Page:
10 Minute Play Programme
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  • 1. The 10 minute a day play programme
  • 2. Parent-child Interaction
    • Fundamentals of communication are the foundations of subsequent
    • learning.
    • Quality one to one time with no particular task.
    • Parent constantly follows and responds to the child’s behaviour – ‘tuned in’ to child.
    • Responsive to behaviours as if they are intentional, e.g. sounds, movement, facial expression.
    • Parent adapts their body language, voice and facial expression to engage the child.
    • Non –directive and no dominance – parent allows and uses pauses.
    • Parent offers stimuli but doesn’t insist it is taken up.
    • Stops when child is showing signs they have had enough.
    • Interaction is face to face and child is joined in their ‘own world’. Adult joins in with the child’s behaviour and behaves more like them.
    • Interaction is positive.
  • 3. How do I do Special Time?
    • Spend 5 -10 minutes a day playing with your child – 1:1 if possible so you can give your child your full attention. Siblings can be introduced later.
    • Make sure there are no distractions in the room, e.g. TV, telephone, other members of the family.
    • Get down to your child’s level.
    • Emphasis is on play and interaction – not talking.
    • Ultimate goal is to be a responsive partner rather than directive partner.
  • 4. Why?
    • Research tells us that it’s the quality of the time that’s important, not the quantity.
    • Helps to develop a play based relationship with your child.
    • Provides time where you can relax and be a responsive partner to your child, rather than the leader.
    • Allows you to practice being a responsive partner which will generalise into everyday interactions with your child.
  • 5. Your play time may involve..
    • Following your child’s movements, actions, sounds.
    • Physical games such as chasing, tickling, jumping, hiding.
    • Play with large objects such as swings.
    • Play ‘Ready steady ….go’ games. Build up the anticipation of ‘go’ using your voice and pausing in between words. Cause and effect toys – building up anticipation of the noise/action/movement that the toy does.
    • Taking turns to build a tower of bricks, put pieces in puzzle, rolling a ball, passing a musical instrument between you.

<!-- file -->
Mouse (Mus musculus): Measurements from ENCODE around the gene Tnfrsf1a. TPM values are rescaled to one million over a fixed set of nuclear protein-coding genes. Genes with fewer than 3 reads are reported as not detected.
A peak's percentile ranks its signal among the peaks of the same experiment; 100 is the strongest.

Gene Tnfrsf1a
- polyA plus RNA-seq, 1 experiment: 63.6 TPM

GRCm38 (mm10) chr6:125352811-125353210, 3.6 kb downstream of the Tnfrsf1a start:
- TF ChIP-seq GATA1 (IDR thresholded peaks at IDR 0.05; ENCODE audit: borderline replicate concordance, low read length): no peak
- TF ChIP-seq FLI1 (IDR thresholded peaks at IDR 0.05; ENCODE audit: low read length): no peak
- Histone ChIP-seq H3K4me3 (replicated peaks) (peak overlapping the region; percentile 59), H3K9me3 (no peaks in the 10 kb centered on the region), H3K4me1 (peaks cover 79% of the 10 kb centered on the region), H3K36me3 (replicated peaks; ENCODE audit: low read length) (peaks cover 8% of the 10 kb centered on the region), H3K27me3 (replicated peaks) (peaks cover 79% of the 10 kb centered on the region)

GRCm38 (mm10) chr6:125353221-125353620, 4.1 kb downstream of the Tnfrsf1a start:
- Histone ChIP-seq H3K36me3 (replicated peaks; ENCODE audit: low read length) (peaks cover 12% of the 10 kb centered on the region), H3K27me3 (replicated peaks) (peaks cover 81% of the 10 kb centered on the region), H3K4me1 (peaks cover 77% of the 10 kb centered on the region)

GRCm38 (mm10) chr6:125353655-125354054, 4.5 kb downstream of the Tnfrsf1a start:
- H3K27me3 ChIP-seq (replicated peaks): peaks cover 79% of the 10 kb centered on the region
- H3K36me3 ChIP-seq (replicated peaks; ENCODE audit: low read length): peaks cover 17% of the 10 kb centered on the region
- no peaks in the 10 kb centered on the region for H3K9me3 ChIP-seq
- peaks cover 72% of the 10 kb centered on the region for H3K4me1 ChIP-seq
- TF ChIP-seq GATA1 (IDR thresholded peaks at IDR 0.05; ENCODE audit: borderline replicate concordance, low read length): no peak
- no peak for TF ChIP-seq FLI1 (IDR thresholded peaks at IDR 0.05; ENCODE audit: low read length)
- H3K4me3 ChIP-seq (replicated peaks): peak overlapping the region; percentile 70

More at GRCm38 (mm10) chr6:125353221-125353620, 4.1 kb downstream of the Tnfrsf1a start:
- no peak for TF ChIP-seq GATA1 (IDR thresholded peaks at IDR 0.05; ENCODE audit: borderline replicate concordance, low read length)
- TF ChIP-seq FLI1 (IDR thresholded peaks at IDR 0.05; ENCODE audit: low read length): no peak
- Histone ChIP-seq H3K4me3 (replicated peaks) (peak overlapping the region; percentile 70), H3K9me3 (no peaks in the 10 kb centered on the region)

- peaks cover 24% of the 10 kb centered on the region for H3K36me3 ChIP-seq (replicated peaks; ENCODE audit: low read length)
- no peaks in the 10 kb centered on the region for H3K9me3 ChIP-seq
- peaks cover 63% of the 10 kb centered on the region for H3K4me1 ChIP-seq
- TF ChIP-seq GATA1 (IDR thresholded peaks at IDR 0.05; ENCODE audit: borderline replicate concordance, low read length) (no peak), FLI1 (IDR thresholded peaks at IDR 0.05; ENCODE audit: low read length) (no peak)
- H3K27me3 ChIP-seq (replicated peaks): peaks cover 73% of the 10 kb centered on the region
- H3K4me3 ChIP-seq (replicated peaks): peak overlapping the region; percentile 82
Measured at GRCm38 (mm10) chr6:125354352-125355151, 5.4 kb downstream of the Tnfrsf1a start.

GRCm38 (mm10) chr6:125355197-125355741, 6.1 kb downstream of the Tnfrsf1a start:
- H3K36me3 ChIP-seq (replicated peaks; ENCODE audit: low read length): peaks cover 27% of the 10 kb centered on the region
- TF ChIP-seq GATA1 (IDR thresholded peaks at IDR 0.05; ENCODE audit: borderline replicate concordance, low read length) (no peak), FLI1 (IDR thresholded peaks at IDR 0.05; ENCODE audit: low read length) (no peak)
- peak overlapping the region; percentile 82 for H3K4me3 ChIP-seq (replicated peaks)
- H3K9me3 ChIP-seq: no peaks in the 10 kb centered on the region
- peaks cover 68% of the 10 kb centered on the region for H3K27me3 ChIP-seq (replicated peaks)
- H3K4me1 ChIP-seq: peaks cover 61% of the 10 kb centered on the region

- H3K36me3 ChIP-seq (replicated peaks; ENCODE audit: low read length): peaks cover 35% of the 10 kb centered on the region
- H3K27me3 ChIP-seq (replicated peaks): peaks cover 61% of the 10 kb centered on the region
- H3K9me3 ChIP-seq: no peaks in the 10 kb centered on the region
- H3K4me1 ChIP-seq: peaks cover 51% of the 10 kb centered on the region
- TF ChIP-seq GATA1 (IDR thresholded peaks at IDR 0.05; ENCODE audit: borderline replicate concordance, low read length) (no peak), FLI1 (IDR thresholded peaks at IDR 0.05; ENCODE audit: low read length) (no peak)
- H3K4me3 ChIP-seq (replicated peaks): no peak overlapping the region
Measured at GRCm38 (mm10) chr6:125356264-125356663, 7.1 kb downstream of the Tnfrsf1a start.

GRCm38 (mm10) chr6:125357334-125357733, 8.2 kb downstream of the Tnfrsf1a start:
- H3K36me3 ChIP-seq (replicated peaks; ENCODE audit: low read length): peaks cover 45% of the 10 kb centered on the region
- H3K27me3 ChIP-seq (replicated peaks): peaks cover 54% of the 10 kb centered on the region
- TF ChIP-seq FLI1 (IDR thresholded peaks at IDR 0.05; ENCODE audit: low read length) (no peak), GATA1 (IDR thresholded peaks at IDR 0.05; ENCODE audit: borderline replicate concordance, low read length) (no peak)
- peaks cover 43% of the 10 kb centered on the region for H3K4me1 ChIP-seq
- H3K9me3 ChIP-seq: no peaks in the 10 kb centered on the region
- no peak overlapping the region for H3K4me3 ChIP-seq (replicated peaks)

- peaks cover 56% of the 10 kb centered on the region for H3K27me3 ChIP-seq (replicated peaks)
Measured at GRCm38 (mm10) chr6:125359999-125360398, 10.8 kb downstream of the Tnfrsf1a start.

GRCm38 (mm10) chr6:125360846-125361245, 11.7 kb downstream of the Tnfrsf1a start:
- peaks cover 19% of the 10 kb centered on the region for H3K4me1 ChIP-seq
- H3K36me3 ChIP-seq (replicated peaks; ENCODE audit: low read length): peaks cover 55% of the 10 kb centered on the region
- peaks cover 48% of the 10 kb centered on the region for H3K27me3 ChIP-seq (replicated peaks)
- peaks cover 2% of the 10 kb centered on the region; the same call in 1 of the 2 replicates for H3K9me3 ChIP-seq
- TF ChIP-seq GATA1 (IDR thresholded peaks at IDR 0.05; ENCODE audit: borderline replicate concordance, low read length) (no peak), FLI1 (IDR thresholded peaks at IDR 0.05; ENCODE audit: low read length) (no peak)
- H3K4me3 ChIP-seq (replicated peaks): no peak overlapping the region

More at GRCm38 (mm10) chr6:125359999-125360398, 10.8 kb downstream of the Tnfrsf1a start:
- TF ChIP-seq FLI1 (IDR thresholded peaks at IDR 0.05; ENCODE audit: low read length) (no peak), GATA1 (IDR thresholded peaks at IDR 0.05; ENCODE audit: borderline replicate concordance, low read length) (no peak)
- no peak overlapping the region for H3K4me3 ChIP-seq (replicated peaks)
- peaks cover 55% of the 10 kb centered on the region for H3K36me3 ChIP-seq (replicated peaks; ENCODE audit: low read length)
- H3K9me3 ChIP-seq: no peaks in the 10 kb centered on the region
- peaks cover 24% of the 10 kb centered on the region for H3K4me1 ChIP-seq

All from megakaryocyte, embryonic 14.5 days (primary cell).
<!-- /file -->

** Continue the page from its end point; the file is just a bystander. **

• Pretend play with toys, e.g. feeding a doll, putting a teddy to bed etc.
  • 6.
    • Vocalisations – all voice sounds, grunts, murmurs, laughter, humming etc.
    • Other noises made with the mouth – clicking, saliva swishing, blowing etc.
    • Noises – tapping or slapping parts of the body or furniture, clapping, foot stamping, hand rubbing etc.
    • Movements – rocking, swaying, movements around the room, jumping, reaching.
    • Facial expressions – smiles, grimaces, blinks, eye contact, face turning towards you.
    • Physical contact – pats, taps, reaching to hold you.
    • Play that involve toys – cause and effect games, pretend play.
    • Language - approximations to words, single words and phrases.
    What do we respond to?
  • 7.
    • By observing, waiting and listening –it is okay to intrude in what your child is doing but try not to direct.
    • By imitating: providing an obviously similar imitation of what the child just did but combined with signals of enjoyment from you.
    • By joining in: extending your response and signalling fun and enjoyment e.g. with rocking or clapping. Joining in a game with a toy, e.g. rolling a ball.
    • By saying something: something that is approving e.g. ‘that’s a good noise’ etc
    • By being dramatic: a behaviour from the child is rewarded by something gently explosive from you e.g. a sudden movement with a delighted face or a vocalization.
    • By non verbal responses: smiling, eyes widening, facial expression, using body language.
    How do we respond?
  • 8. How do we respond?
    • Pausing and waiting for the child to do something next.
    • By providing a commentary without bombarding.
    • Adding language, e.g. if the child says ‘car’, the adult can say, ‘yes, big car’ etc.
    • Offering stimuli but not insisting it’s taken up.
    • Try not to ask questions within this time. Give your child the vocabulary instead.
  • 9. What does the young child learn from this interactions with responsive partners?
    • To engage whilst learning the fundamentals of communication.
    • To enjoy interaction and being with another person.
    • To take turns with certain behaviours e.g. vocalisations, movements.
    • Imitation and eye contact.
    • Use and understanding of facial expression, touch and other non verbal signals.
    • Their vocalisations are meaningful.
    • Cause and effect – child does something which causes parent to do something back.
    • Child can positively affect what is going on around them.
    • Trust and companionship.
    • Their behaviours are important and they are important.
    • Turn-taking and sharing.
    • Joint attention.
    • Pretend play skills.
    • Language.
  • 10.
    • Encouraging play with siblings
    • Siblings can be involved in the play programme too. It is important to make sure that they are supported initially and activities are modelled by you.
  • 11. References Chatter Matters Hanen